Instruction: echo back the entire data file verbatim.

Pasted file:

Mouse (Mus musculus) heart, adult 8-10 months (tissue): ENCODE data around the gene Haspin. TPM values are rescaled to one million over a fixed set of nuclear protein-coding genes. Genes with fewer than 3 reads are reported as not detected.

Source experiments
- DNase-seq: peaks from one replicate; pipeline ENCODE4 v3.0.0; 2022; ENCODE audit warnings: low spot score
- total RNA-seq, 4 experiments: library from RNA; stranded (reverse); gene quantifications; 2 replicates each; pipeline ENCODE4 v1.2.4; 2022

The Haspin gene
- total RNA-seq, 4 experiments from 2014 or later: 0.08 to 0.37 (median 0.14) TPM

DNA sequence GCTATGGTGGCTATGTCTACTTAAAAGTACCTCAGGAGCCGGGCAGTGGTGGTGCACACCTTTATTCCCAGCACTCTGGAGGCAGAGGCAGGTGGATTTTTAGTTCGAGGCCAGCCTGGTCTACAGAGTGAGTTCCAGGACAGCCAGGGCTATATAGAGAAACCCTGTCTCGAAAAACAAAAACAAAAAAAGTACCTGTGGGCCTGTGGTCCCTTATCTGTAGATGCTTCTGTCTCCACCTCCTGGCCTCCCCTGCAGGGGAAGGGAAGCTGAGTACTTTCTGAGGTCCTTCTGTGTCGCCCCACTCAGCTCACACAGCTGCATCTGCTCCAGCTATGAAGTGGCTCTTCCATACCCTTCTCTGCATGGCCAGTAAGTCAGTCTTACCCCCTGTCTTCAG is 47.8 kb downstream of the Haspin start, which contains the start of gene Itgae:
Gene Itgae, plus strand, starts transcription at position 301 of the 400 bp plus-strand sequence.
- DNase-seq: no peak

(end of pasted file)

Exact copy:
Mouse (Mus musculus) heart, adult 8-10 months (tissue): ENCODE data around the gene Haspin. TPM values are rescaled to one million over a fixed set of nuclear protein-coding genes. Genes with fewer than 3 reads are reported as not detected.

Source experiments
- DNase-seq: peaks from one replicate; pipeline ENCODE4 v3.0.0; 2022; ENCODE audit warnings: low spot score
- total RNA-seq, 4 experiments: library from RNA; stranded (reverse); gene quantifications; 2 replicates each; pipeline ENCODE4 v1.2.4; 2022

The Haspin gene
- total RNA-seq, 4 experiments from 2014 or later: 0.08 to 0.37 (median 0.14) TPM

DNA sequence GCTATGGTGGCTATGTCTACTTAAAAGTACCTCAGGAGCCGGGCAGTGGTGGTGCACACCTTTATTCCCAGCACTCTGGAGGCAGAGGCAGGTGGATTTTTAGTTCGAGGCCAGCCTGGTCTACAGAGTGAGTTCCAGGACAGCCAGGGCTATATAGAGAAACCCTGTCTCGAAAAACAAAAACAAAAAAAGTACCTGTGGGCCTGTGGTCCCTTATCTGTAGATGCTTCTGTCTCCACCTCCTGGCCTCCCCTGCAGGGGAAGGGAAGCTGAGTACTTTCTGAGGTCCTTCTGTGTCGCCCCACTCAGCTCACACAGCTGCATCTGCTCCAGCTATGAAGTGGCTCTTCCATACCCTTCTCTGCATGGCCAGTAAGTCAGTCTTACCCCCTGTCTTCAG is 47.8 kb downstream of the Haspin start, which contains the start of gene Itgae:
Gene Itgae, plus strand, starts transcription at position 301 of the 400 bp plus-strand sequence.
- DNase-seq: no peak